Previously Published by The Daily Riff 2/10
By Jonathan E. Martin
Why Don't Students Like School? More importantly, why doesn't Daniel Willingham like 21st century learning, and why must he fight those who seek to make education more meaningful, more productive, and more authentically engaging for our students?
Much attention is being directed to Virginia Professor Daniel Willingham's Why Don't Students Like School?, most of it to his claim that there is no quality evidence supporting the theory and widespread practice of teaching to students different learning styles or "modalities." But Willingham's book deserves broader consideration: again and again this well intentioned cognitive scientist makes claims that seem intentionally provocative but poorly established, designed more to undermine reform than to advance student learning. Upon close reading, his arguments against teaching for imagination, against connecting learning to "relevancy," and against teaching students to think as scientists utterly fail to convince.
Willingham's Chapter 2 (Factual knowledge must precede skill) makes a sustained argument that Einstein was wrong when he said "imagination is more important than knowledge." Students, he explains, need facts to think well, to have something to think about, to better inform their thinking, and to better learn new facts in the future. I agree with all of these points.
But, surely students will learn more content knowledge when they are acting upon the knowledge, and when then they are approaching that knowledge with an inquiry analysis, and when they seek to use the knowledge they are learning in practical, applied ways. In doing so, they learn the knowledge better, and are better informed to learn new and additional knowledge, which itself will be best be learned by inquiry and application.
Willingham tacks back and forth in this chapter, often contradicting himself, and at times we agree exactly, as here: "the cognitive processes that are most esteemed- logical thinking, problem solving, and the like, are intertwined with knowledge. It is certainly true that facts without the skills to use them are of little value. It is equally true that one cannot deploy thinking without factual knowledge."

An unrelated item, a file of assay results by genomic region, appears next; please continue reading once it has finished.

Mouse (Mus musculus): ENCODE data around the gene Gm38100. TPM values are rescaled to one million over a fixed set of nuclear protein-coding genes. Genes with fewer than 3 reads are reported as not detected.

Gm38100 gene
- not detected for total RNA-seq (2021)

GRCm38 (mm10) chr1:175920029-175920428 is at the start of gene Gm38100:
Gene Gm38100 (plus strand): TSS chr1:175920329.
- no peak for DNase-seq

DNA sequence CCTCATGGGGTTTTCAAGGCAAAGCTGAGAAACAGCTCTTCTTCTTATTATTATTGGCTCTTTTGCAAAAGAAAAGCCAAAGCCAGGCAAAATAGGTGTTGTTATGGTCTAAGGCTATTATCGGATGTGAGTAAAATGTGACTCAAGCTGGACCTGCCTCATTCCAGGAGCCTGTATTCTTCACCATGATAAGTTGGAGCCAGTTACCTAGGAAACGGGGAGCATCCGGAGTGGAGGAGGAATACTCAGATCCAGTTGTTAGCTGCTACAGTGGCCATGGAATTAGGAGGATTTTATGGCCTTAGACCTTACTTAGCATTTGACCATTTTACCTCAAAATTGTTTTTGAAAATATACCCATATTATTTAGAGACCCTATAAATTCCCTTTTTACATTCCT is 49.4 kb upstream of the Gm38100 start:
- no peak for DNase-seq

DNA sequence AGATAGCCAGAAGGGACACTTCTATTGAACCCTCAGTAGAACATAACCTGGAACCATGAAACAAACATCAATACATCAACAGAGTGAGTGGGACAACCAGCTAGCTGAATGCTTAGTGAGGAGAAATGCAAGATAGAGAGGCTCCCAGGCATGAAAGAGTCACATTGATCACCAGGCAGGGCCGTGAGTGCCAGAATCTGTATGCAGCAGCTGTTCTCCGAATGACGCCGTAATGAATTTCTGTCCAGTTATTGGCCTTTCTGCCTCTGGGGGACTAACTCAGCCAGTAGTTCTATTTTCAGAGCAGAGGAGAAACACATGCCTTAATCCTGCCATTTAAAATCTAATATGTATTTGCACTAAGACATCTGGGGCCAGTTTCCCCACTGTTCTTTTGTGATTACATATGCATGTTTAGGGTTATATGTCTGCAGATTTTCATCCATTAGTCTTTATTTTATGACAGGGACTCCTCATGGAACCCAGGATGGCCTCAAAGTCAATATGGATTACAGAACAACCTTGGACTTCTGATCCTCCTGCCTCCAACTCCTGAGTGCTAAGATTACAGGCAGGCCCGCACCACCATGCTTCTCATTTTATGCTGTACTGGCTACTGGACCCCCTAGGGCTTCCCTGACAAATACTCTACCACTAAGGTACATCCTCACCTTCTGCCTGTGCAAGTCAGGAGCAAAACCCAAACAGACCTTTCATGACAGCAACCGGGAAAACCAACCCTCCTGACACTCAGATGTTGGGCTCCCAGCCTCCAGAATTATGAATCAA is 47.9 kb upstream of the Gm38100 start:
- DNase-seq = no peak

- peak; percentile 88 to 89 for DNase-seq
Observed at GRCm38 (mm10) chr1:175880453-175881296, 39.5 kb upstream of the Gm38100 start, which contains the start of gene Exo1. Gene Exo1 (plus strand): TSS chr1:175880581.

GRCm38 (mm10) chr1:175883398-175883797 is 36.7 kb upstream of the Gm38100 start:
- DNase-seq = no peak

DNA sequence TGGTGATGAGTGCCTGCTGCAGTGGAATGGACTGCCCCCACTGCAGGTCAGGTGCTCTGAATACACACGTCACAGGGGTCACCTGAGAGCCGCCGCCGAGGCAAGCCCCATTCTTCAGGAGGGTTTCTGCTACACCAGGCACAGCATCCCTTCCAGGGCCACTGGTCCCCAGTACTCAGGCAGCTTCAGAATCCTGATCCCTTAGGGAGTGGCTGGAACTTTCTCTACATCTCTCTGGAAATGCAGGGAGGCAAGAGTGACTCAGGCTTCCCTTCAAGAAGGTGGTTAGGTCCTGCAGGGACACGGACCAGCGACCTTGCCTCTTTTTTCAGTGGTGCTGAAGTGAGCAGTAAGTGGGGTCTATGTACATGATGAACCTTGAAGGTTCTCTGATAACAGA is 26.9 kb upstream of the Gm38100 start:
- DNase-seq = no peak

Intertwined, yes. Willingham makes a similar point elsewhere in the chapter: "we must ensure students acquire background knowledge parallel with practicing critical thinking skills." Parallel, yes, parallel is different from "preceding." My argument is that facts do not precede knowledge, they are indeed intertwined and parallel, and that to ask which comes first is as useful as to ask of the chicken and egg.
Einstein wasn't wrong. Imagination is more important-not because it has nothing to do with knowledge, nor because it isn't enhanced by knowledge- it is. But it is more important because it both precedes knowledge, generating the motivation to inquire, to ask why, to seek to learn more, and because when informed by knowledge, it accomplishes more, generates new knowledge, advances us as a species.
Willingham also takes a misstep when he offers the following: "I don't know why some great thinkers, (who undoubtedly knew many facts) took delight in denigrating schools, often depicting them as factories for the useless memorization of information. I suppose we are supposed to take these remarks as ironic, or at least interesting, but I for one don't need brilliant, highly capable minds telling me and my children how silly it is to know things."
This statement really is pure exaggeration and rhetoric, utterly disrespectful of mature interlocution. In denigrating schools, the thinkers he is disputing are not suggesting it is silly to know things; of course they are not. They are saying students are not learning in schools that teach in the manner of factories, and that we still see many classrooms (I have seen many) where lectures and textbooks only deliver factual content, ad nauseam, and do not at all do exactly what Willingham has called for several times in this chapter. The critics are criticizing the (many!) classrooms where skills are not intertwined with knowledge, where they are not learned in parallel.
Onto Chapter 3 (Memory is the Residue of Thought), in which Willingham also has wonderful insights and offers a brilliant nugget that should inform teachers and teaching everywhere: students learn and remember the things they spend their time thinking about. Excellent point, simple but highly valuable. So why does he have to attack teaching which seeks relevancy? "Trying to make the material relevant to students' interests doesn't work."
We want students to spend more time thinking more deeply about the material they are learning. It is hard to accept the assertion they won't do exactly this, spend more time, and think more deeply, if it is on a topic that has some meaning to them. Willingham is right in part- sometimes it is just plain hard to find the relevancy, and sometimes the effort to do so does feel forced and artificial. Relevancy is a broad concept, but sometimes it can be found in very narrow ways- students do think more, and are far more engaged, when they are able to make a link from what they are learning to something in their own lives, in their own future, or that provides them a means to an end, (be it a small end or large).